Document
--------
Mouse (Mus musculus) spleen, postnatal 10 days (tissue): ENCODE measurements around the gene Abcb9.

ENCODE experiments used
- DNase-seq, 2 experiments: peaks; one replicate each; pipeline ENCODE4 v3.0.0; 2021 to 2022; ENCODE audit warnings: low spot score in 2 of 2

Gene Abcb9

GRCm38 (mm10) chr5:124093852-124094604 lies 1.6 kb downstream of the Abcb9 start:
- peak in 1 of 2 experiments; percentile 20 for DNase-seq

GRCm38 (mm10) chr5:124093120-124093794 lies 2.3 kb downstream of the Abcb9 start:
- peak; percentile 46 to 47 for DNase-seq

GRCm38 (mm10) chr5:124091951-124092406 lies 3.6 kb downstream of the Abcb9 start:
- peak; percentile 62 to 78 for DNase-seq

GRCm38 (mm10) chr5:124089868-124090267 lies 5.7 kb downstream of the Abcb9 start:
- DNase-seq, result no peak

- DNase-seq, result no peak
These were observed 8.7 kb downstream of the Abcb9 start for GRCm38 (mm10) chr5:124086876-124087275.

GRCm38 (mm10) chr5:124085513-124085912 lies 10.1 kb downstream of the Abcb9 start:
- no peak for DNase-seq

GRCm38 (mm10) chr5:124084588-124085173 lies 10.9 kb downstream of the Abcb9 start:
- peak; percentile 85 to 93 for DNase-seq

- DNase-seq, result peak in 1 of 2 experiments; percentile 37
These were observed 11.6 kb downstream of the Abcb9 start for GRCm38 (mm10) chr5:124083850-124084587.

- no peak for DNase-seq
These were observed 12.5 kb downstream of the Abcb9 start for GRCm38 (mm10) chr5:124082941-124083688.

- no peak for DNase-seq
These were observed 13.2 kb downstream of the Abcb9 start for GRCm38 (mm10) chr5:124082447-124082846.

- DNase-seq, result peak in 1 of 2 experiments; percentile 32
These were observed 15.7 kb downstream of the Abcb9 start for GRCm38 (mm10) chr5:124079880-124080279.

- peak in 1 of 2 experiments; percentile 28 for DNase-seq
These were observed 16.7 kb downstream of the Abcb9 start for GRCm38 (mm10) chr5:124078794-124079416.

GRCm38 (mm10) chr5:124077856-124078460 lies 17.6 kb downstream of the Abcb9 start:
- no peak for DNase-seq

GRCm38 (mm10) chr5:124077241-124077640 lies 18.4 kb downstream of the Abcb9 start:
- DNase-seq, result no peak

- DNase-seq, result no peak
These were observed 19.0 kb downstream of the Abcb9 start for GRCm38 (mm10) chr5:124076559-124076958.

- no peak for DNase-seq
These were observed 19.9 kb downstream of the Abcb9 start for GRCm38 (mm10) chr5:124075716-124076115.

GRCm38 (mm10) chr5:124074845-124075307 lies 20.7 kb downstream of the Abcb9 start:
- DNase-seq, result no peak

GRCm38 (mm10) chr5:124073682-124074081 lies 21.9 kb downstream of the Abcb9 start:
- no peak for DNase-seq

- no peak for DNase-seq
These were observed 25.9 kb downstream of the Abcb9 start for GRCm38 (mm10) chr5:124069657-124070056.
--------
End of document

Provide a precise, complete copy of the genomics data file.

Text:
Mouse (Mus musculus) spleen, postnatal 10 days (tissue): ENCODE measurements around the gene Abcb9.

ENCODE experiments used
- DNase-seq, 2 experiments: peaks; one replicate each; pipeline ENCODE4 v3.0.0; 2021 to 2022; ENCODE audit warnings: low spot score in 2 of 2

Gene Abcb9

GRCm38 (mm10) chr5:124093852-124094604 lies 1.6 kb downstream of the Abcb9 start:
- peak in 1 of 2 experiments; percentile 20 for DNase-seq

GRCm38 (mm10) chr5:124093120-124093794 lies 2.3 kb downstream of the Abcb9 start:
- peak; percentile 46 to 47 for DNase-seq

GRCm38 (mm10) chr5:124091951-124092406 lies 3.6 kb downstream of the Abcb9 start:
- peak; percentile 62 to 78 for DNase-seq

GRCm38 (mm10) chr5:124089868-124090267 lies 5.7 kb downstream of the Abcb9 start:
- DNase-seq, result no peak

- DNase-seq, result no peak
These were observed 8.7 kb downstream of the Abcb9 start for GRCm38 (mm10) chr5:124086876-124087275.

GRCm38 (mm10) chr5:124085513-124085912 lies 10.1 kb downstream of the Abcb9 start:
- no peak for DNase-seq

GRCm38 (mm10) chr5:124084588-124085173 lies 10.9 kb downstream of the Abcb9 start:
- peak; percentile 85 to 93 for DNase-seq

- DNase-seq, result peak in 1 of 2 experiments; percentile 37
These were observed 11.6 kb downstream of the Abcb9 start for GRCm38 (mm10) chr5:124083850-124084587.

- no peak for DNase-seq
These were observed 12.5 kb downstream of the Abcb9 start for GRCm38 (mm10) chr5:124082941-124083688.

- no peak for DNase-seq
These were observed 13.2 kb downstream of the Abcb9 start for GRCm38 (mm10) chr5:124082447-124082846.

- DNase-seq, result peak in 1 of 2 experiments; percentile 32
These were observed 15.7 kb downstream of the Abcb9 start for GRCm38 (mm10) chr5:124079880-124080279.

- peak in 1 of 2 experiments; percentile 28 for DNase-seq
These were observed 16.7 kb downstream of the Abcb9 start for GRCm38 (mm10) chr5:124078794-124079416.

GRCm38 (mm10) chr5:124077856-124078460 lies 17.6 kb downstream of the Abcb9 start:
- no peak for DNase-seq

GRCm38 (mm10) chr5:124077241-124077640 lies 18.4 kb downstream of the Abcb9 start:
- DNase-seq, result no peak

- DNase-seq, result no peak
These were observed 19.0 kb downstream of the Abcb9 start for GRCm38 (mm10) chr5:124076559-124076958.

- no peak for DNase-seq
These were observed 19.9 kb downstream of the Abcb9 start for GRCm38 (mm10) chr5:124075716-124076115.

GRCm38 (mm10) chr5:124074845-124075307 lies 20.7 kb downstream of the Abcb9 start:
- DNase-seq, result no peak

GRCm38 (mm10) chr5:124073682-124074081 lies 21.9 kb downstream of the Abcb9 start:
- no peak for DNase-seq

- no peak for DNase-seq
These were observed 25.9 kb downstream of the Abcb9 start for GRCm38 (mm10) chr5:124069657-124070056.